Serious vulnerabilities fixed in the Facebook plugin for WordPress

Two serious vulnerabilities have just been fixed in the Facebook for WordPress plug-in. Disclosed by the Wordfence Threat Intelligence team this week, these vulnerabilities impact Facebook for WordPress, formerly known as the Official Facebook Pixel. The plug-in, used to capture users’ actions when they visit a page and to monitor site traffic, has been installed on more than 500,000 websites.

On December 22, cybersecurity researchers privately disclosed a critical vulnerability to the vendor that received a CVSS severity score of 9. The vulnerability, described as a PHP object injection, was discovered in the software’s run_action() function. If a valid name was generated – for example by using a custom script – an attacker could provide the plug-in with PHP objects for malicious purposes and go so far as to upload files to a vulnerable website and perform a remote code execution (RCE).

“This flaw allowed unauthenticated attackers with access to a site’s salts and secret keys to remotely execute code through a deserialization weakness,” the team explains.

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No permission

The second vulnerability, deemed of high importance, was discovered on January 27. The “cross-site request forgery” security flaw, which leads to a cross-site scripting problem, was accidentally introduced when the plug-in was renamed.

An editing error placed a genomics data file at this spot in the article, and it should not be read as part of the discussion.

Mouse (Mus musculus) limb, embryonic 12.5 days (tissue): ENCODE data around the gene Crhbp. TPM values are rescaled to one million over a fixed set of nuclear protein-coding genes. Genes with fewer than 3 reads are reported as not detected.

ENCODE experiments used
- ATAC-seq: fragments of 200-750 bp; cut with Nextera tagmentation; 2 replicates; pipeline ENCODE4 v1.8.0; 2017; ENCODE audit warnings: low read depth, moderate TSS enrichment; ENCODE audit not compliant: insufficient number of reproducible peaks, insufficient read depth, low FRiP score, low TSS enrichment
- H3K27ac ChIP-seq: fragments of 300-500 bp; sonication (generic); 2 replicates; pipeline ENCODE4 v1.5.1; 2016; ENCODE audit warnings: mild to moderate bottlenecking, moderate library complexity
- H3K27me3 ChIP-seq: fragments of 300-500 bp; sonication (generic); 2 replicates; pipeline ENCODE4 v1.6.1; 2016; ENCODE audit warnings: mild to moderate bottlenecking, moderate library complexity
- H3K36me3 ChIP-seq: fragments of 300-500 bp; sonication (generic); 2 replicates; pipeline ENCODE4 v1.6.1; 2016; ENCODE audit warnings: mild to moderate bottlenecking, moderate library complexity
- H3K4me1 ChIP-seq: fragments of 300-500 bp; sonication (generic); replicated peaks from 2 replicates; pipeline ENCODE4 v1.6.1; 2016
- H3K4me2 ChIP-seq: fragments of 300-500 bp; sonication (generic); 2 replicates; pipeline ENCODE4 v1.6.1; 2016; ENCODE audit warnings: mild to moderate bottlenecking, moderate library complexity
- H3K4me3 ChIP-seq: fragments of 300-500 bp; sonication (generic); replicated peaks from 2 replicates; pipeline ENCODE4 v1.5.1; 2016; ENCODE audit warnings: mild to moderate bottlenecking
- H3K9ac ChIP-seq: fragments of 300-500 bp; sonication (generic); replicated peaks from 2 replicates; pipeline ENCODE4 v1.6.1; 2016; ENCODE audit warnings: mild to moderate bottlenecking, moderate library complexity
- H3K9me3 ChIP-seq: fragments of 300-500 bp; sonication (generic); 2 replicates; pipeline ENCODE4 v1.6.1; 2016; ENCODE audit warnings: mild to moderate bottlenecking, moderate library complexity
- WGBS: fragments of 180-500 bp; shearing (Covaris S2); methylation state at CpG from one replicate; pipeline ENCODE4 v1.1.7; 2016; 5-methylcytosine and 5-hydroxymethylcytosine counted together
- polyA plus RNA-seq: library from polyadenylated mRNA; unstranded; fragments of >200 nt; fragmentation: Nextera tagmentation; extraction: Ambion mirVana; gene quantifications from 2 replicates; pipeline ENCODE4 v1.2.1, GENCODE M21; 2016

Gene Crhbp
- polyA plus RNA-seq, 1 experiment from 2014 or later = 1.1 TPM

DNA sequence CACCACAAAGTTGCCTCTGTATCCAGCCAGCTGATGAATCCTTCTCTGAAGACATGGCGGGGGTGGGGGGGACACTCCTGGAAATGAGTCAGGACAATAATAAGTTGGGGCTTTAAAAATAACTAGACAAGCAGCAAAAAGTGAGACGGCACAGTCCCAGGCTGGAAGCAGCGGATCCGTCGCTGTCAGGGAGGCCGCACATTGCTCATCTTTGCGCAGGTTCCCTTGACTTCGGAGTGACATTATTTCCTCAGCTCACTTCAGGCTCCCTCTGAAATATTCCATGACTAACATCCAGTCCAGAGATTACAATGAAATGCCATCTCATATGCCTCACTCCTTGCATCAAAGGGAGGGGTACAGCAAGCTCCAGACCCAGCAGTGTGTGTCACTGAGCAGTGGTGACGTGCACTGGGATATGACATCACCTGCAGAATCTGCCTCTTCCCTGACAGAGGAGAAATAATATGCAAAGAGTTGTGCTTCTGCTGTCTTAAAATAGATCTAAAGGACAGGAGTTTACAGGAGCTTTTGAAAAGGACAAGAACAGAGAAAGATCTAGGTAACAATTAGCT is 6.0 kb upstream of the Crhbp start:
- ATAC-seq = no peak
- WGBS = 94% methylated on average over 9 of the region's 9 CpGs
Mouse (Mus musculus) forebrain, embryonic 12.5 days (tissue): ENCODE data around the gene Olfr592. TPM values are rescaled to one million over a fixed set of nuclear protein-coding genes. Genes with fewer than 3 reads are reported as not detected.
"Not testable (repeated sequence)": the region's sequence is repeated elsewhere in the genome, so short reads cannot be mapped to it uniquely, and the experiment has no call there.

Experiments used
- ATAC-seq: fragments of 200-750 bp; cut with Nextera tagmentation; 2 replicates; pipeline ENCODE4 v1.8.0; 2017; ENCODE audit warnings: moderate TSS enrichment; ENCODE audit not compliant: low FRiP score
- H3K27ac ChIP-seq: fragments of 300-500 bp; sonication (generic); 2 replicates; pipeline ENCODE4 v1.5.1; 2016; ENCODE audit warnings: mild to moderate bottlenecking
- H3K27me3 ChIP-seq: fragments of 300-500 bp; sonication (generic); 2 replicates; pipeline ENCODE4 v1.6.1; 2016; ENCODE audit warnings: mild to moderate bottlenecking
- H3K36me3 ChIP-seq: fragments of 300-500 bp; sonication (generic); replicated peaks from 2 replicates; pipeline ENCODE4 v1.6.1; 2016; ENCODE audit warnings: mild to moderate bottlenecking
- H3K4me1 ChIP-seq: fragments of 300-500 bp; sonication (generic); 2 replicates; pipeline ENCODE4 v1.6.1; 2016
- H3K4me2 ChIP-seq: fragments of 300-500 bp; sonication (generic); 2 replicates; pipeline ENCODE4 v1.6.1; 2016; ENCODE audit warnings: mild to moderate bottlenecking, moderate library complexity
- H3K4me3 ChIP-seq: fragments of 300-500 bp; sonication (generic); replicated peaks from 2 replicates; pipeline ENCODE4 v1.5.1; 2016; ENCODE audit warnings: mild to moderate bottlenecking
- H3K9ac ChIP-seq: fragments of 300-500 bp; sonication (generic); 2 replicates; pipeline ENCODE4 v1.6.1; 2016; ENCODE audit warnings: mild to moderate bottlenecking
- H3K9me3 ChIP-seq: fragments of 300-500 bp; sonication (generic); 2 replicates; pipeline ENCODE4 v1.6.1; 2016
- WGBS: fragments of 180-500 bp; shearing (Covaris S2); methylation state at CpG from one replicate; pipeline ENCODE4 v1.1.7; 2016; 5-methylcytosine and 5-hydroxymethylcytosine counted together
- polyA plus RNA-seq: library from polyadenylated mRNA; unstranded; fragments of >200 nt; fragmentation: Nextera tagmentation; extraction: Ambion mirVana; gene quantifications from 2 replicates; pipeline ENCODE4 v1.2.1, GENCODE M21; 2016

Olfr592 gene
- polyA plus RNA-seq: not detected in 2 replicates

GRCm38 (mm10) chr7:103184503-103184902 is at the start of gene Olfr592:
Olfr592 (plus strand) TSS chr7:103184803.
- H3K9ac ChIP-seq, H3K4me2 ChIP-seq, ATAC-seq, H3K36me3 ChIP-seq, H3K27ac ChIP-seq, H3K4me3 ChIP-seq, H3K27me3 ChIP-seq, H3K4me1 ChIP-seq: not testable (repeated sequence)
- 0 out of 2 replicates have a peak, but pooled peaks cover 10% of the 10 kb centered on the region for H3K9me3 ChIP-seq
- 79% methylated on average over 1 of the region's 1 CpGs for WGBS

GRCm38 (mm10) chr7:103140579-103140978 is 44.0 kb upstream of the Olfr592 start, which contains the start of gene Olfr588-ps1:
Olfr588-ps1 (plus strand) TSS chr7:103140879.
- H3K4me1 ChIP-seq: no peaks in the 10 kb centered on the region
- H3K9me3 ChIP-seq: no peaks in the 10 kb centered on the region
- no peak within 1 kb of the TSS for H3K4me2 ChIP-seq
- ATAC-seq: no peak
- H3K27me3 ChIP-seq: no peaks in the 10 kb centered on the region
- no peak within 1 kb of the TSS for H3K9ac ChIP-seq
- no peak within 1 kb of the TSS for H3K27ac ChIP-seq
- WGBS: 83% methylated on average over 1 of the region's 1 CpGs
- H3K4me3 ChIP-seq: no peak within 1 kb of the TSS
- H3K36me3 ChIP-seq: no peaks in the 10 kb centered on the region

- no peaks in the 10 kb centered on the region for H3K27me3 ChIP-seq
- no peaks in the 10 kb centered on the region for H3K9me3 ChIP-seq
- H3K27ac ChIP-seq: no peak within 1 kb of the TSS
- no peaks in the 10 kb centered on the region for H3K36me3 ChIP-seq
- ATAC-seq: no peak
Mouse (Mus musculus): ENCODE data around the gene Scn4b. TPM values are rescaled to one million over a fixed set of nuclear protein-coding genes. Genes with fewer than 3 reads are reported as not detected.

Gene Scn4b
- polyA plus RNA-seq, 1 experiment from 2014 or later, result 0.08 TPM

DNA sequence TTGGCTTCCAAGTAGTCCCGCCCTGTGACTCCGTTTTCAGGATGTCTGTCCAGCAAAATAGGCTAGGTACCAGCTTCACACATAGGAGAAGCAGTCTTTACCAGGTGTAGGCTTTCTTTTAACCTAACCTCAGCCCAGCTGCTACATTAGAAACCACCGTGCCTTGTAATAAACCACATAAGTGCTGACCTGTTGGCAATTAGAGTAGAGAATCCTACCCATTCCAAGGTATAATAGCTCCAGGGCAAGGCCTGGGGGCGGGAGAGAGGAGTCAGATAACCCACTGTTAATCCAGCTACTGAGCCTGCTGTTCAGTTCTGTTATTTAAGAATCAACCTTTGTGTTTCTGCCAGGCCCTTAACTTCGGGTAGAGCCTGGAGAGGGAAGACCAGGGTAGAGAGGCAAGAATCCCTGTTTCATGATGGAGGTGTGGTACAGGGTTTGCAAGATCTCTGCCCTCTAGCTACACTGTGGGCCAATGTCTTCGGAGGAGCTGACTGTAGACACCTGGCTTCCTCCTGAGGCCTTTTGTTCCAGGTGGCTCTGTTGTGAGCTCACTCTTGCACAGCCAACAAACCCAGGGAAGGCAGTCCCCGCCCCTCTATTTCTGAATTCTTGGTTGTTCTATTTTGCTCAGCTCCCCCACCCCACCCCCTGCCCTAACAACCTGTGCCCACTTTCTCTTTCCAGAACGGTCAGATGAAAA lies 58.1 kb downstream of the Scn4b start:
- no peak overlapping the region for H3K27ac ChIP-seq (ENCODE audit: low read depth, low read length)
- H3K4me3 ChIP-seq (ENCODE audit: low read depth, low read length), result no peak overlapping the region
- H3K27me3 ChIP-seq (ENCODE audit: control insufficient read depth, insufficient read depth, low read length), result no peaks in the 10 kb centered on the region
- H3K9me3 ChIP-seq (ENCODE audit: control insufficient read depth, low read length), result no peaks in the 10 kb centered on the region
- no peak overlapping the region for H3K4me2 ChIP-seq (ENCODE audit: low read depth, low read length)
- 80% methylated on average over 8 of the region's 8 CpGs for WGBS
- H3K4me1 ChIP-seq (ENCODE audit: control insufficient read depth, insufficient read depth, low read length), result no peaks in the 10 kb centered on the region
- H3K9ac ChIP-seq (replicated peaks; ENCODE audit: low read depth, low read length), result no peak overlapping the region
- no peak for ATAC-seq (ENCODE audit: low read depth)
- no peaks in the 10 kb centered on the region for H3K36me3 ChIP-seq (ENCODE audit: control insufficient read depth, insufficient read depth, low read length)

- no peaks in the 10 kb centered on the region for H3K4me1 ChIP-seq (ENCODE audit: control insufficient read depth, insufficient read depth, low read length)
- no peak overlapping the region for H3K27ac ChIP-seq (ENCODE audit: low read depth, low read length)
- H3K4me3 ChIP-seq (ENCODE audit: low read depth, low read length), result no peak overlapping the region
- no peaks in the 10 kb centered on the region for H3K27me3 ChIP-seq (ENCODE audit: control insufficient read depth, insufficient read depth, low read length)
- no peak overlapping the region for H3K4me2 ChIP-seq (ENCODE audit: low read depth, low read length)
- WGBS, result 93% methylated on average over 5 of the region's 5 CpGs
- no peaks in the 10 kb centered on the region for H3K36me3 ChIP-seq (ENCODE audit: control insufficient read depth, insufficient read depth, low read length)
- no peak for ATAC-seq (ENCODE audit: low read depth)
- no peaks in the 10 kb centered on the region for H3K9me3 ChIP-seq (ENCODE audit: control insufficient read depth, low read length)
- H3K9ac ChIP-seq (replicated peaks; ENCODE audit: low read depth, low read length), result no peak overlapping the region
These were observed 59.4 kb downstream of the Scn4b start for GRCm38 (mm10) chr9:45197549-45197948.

When the software was updated, an AJAX feature was introduced to facilitate the integration of the plug-in. However, a permission-checking issue in the function opened the door for attackers to craft requests that could be executed “if they could trick an administrator into performing an action while authenticated to the target site,” according to Wordfence.

“The action could be used by an attacker to update the plug-in settings to point to their own Facebook Pixel console and steal a site’s metrics,” the team says. “Even worse, because there was no sanitization on the stored settings, an attacker could inject malicious JavaScript into the setting values.”

Vulnerabilities fixed

Malicious JavaScript could, for example, be used to create backdoors in themes or create new administrator accounts to hijack entire websites.

The reports were accepted by Facebook’s security team and a patch for the first vulnerability was released on January 6, followed by a second patch on February 12. However, the patch for the second vulnerability required adjustments and the full patch was not released until February 17.

Both vulnerabilities have been updated to version 3.0.4, so webmasters are recommended to update to the latest available version of the plug-in, which is currently 3.0.5.

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